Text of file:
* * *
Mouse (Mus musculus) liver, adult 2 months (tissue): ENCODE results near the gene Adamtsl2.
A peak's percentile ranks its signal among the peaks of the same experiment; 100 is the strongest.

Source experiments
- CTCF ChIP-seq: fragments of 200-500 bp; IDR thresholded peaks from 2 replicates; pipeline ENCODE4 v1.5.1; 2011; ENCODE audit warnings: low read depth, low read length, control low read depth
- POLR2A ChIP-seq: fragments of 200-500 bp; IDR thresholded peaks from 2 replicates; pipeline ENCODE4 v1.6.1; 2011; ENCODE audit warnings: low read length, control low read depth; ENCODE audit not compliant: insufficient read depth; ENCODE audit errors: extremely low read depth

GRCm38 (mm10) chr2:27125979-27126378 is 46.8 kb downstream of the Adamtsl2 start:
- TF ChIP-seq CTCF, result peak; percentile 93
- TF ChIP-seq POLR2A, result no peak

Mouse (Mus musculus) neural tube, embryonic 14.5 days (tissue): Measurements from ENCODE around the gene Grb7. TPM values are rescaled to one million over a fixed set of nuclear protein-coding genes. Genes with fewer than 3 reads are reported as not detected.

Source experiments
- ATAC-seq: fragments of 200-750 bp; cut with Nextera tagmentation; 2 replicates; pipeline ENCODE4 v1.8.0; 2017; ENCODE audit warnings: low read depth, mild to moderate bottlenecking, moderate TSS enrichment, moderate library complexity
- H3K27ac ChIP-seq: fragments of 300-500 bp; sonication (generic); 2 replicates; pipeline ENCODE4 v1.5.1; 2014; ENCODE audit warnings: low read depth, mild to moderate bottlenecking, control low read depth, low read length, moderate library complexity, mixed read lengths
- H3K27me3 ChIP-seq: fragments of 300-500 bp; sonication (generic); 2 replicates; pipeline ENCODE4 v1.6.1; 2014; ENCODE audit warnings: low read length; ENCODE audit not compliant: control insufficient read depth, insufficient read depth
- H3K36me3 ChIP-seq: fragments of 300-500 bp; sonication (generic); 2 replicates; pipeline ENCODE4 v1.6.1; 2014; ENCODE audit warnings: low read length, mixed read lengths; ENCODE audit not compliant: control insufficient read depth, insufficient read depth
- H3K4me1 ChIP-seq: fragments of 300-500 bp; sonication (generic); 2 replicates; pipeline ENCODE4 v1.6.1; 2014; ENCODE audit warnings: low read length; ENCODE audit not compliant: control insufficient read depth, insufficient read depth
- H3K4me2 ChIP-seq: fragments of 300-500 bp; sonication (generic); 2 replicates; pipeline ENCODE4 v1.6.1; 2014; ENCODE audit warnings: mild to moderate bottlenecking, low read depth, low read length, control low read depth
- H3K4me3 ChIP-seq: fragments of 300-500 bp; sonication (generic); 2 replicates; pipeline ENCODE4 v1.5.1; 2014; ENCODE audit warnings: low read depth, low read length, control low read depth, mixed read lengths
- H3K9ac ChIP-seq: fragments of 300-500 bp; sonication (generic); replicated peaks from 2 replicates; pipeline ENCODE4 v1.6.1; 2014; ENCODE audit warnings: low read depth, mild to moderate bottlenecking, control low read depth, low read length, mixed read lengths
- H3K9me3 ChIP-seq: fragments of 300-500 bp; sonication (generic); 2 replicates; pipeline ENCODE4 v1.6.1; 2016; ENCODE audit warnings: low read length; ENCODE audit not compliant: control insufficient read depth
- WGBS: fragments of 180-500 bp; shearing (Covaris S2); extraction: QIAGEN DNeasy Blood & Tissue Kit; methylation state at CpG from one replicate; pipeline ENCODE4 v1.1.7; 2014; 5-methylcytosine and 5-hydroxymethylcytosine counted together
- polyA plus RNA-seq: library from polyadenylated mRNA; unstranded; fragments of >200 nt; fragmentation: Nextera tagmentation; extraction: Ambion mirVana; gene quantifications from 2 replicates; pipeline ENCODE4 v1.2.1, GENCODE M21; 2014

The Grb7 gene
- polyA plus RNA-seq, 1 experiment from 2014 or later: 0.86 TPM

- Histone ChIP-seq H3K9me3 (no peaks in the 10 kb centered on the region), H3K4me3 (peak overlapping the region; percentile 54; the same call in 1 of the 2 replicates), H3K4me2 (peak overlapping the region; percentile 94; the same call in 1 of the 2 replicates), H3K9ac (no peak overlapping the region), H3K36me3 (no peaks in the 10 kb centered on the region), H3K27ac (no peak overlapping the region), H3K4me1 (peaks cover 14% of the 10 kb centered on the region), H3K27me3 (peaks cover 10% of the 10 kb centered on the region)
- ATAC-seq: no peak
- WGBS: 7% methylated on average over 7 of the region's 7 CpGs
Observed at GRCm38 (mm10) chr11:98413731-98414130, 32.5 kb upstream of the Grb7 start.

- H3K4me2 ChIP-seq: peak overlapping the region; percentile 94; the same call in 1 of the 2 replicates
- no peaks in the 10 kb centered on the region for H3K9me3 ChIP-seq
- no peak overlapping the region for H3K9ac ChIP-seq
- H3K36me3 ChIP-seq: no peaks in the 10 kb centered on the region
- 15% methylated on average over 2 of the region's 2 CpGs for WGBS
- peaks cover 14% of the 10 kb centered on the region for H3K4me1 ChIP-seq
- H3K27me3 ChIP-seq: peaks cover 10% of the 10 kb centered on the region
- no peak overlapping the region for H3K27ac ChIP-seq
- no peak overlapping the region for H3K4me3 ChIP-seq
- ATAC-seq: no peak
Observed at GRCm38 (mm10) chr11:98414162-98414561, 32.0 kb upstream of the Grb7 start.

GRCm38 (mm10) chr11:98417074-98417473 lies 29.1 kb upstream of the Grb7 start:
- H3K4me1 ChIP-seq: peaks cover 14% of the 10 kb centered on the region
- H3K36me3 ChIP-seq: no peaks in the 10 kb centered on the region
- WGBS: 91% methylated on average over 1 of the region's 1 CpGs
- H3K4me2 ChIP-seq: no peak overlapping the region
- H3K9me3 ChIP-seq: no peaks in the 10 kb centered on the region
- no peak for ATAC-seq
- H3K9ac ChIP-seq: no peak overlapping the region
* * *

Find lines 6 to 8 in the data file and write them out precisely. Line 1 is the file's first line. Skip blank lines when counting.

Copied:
GRCm38 (mm10) chr2:27125979-27126378 is 46.8 kb downstream of the Adamtsl2 start:
- TF ChIP-seq CTCF, result peak; percentile 93
- TF ChIP-seq POLR2A, result no peak